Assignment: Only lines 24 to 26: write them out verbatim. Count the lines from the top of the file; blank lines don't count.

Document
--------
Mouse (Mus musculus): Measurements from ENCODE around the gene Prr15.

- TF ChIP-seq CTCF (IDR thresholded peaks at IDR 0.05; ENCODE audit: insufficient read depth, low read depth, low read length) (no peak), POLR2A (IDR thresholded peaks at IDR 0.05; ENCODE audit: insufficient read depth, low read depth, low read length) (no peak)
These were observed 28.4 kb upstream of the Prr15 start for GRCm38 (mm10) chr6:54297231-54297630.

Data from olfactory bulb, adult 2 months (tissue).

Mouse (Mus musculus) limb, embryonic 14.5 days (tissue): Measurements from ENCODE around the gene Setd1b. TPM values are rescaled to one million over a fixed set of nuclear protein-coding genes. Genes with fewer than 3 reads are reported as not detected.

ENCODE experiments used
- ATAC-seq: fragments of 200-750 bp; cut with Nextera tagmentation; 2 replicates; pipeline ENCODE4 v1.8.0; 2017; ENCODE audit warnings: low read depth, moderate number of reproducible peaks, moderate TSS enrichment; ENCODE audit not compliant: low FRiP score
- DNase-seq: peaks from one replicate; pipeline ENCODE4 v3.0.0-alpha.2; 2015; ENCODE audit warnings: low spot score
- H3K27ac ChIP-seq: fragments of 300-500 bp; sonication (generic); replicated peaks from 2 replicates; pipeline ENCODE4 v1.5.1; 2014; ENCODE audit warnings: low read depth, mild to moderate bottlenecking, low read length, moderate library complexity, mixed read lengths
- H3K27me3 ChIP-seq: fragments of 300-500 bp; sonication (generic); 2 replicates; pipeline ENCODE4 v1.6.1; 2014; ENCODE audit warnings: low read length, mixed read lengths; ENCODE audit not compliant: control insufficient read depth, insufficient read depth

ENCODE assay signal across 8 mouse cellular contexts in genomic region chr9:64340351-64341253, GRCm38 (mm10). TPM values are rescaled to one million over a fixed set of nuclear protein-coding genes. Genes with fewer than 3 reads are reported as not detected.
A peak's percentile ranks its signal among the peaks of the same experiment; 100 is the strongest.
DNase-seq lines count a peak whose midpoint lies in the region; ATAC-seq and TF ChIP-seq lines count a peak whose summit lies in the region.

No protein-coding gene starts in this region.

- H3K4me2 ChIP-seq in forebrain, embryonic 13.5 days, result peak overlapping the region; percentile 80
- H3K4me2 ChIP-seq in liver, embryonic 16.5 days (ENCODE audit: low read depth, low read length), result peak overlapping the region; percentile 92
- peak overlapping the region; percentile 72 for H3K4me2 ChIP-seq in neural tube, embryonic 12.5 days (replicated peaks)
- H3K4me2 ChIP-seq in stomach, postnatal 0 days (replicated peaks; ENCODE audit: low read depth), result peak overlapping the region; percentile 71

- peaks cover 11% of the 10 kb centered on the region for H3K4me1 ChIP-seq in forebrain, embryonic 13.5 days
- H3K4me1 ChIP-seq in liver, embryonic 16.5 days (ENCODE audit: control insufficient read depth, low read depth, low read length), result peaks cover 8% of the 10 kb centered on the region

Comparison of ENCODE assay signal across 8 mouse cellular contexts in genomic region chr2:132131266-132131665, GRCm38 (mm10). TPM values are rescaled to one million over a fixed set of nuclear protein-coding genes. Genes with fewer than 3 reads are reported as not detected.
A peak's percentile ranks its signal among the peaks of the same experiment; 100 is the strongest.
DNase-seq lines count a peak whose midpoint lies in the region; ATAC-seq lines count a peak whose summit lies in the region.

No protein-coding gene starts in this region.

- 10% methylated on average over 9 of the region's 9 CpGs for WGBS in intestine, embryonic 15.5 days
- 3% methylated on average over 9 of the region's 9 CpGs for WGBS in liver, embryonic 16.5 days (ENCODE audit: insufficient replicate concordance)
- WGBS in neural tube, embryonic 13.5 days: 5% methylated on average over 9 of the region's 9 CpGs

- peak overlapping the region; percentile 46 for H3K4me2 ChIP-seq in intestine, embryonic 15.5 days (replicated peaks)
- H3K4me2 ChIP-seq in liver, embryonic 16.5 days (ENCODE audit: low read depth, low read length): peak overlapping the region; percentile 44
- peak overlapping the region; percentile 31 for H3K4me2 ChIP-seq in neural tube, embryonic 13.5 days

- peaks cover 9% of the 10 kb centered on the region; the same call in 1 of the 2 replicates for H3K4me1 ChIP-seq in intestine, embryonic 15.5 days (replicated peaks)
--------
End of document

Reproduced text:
No protein-coding gene starts in this region.

- 10% methylated on average over 9 of the region's 9 CpGs for WGBS in intestine, embryonic 15.5 days
- 3% methylated on average over 9 of the region's 9 CpGs for WGBS in liver, embryonic 16.5 days (ENCODE audit: insufficient replicate concordance)